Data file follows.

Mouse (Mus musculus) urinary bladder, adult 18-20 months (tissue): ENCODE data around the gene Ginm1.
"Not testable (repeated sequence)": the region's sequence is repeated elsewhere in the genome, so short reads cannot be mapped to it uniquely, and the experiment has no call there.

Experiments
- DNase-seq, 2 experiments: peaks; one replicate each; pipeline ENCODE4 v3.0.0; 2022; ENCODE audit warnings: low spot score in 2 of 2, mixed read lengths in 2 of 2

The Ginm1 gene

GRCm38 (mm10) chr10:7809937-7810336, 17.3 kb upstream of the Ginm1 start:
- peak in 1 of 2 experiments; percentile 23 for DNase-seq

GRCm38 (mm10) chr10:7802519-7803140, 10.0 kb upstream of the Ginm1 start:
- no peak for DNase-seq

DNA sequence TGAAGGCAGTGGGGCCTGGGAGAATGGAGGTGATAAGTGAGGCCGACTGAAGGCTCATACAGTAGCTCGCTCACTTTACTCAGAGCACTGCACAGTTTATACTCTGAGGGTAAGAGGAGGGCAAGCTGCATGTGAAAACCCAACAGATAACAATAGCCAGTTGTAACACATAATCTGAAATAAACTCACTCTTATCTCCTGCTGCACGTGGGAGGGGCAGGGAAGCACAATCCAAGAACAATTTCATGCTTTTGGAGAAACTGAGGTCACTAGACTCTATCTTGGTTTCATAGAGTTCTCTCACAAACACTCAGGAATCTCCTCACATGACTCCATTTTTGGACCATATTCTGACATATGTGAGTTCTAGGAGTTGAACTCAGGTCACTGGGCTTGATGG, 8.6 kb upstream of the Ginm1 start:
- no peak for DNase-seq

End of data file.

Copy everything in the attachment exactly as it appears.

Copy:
Mouse (Mus musculus) urinary bladder, adult 18-20 months (tissue): ENCODE data around the gene Ginm1.
"Not testable (repeated sequence)": the region's sequence is repeated elsewhere in the genome, so short reads cannot be mapped to it uniquely, and the experiment has no call there.

Experiments
- DNase-seq, 2 experiments: peaks; one replicate each; pipeline ENCODE4 v3.0.0; 2022; ENCODE audit warnings: low spot score in 2 of 2, mixed read lengths in 2 of 2

The Ginm1 gene

GRCm38 (mm10) chr10:7809937-7810336, 17.3 kb upstream of the Ginm1 start:
- peak in 1 of 2 experiments; percentile 23 for DNase-seq

GRCm38 (mm10) chr10:7802519-7803140, 10.0 kb upstream of the Ginm1 start:
- no peak for DNase-seq

DNA sequence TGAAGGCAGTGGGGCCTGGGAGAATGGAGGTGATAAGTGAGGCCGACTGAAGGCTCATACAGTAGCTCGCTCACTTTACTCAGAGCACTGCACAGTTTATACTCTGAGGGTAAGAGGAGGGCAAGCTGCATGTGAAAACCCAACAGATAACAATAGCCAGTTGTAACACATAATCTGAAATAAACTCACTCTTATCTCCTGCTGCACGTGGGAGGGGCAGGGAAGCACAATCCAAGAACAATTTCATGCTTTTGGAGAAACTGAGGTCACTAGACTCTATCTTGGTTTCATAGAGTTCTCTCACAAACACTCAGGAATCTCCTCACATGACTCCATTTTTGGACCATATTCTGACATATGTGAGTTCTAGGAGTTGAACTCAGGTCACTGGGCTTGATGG, 8.6 kb upstream of the Ginm1 start:
- no peak for DNase-seq